Ellie M. Hisama

Professor of Music, Music Theory and Historical Musicology
Office Address: 
609 Dodge
Office Hours: 
On leave, Spring 2018
(212) 854-1253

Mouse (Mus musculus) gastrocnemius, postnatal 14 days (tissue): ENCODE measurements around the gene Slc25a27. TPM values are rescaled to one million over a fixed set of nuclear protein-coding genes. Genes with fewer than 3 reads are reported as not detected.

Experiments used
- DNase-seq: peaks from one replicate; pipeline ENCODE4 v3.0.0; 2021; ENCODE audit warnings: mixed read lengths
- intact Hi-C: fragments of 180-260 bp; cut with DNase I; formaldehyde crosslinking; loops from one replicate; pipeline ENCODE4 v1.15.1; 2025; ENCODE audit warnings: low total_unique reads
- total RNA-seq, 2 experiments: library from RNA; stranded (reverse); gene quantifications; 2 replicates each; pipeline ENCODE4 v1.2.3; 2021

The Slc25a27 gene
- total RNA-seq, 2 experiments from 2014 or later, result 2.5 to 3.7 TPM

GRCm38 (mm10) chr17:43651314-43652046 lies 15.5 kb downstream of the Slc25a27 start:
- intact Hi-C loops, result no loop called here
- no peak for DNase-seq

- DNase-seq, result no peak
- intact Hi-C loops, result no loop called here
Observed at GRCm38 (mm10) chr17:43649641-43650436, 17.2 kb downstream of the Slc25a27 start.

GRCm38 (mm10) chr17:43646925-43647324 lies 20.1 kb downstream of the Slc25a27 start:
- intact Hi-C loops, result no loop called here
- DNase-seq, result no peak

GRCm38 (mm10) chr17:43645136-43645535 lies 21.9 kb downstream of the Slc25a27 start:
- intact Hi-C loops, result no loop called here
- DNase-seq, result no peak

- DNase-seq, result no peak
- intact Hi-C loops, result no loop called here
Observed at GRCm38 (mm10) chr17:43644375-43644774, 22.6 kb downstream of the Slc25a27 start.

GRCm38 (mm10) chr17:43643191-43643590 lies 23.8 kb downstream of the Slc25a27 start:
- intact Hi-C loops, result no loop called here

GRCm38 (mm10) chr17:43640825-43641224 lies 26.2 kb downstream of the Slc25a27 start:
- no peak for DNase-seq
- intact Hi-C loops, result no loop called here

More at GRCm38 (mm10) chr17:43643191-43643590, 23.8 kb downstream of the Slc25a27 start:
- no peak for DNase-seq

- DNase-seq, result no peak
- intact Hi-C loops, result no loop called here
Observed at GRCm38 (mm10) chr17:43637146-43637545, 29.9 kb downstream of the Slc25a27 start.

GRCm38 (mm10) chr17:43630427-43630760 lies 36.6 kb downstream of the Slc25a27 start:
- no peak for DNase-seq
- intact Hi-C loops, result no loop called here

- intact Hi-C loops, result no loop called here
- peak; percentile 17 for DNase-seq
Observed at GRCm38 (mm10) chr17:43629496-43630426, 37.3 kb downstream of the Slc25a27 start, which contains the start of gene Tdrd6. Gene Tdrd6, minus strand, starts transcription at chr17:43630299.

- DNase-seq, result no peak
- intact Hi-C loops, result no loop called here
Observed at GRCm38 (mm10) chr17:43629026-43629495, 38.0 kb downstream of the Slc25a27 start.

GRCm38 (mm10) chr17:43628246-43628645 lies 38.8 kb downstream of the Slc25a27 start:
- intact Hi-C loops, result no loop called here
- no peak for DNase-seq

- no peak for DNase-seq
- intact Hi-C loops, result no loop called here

Ellie M. Hisama, Professor of Music, came to Columbia in 2006, having previously taught at Brooklyn College, City University of New York, where she was Director of the Institute for Studies in American Music [now the H. Wiley Hitchcock Institute for Studies in American Music].  She is a member of the Theory and Historical Musicology areas and has served as Vice Chair of the Department of Music and Area Chair for Music Theory. In 2018-19 she will chair Columbia's Academic Review Committee and will complete a three-year term on the Policy and Planning Committee (PPC), the body elected to represent the Faculty of Arts and Sciences to the Arts and Sciences and university leadership. She serves as Chair of the Humanities Equity Committee of the PPC, which has prepared a report on equity issues affecting the thirteen Humanities Departments at Columbia. She has served as Director of Graduate Studies of the Institute for Research on Women, Gender, and Sexuality (IRWGS) at Columbia and and is a member of its Executive Committee. With Associate Director Lucie Vágnerová, she organized and directed a workshop titled For the Daughters of Harlem: Working in Sound with funding from the Collaborative to Advance Equity Through Research, the Society of Fellows/Heyman Center for the Humanities, and IRWGS. It offered opportunities at Columbia for young women of color from New York public schools to engage with music technology--as composers, improvisers, sound artists, and thinkers--under the guidance of workshop leaders Zosha Di Castri, Miya Masaoka, Courtney Bryan, and David Adamcyk.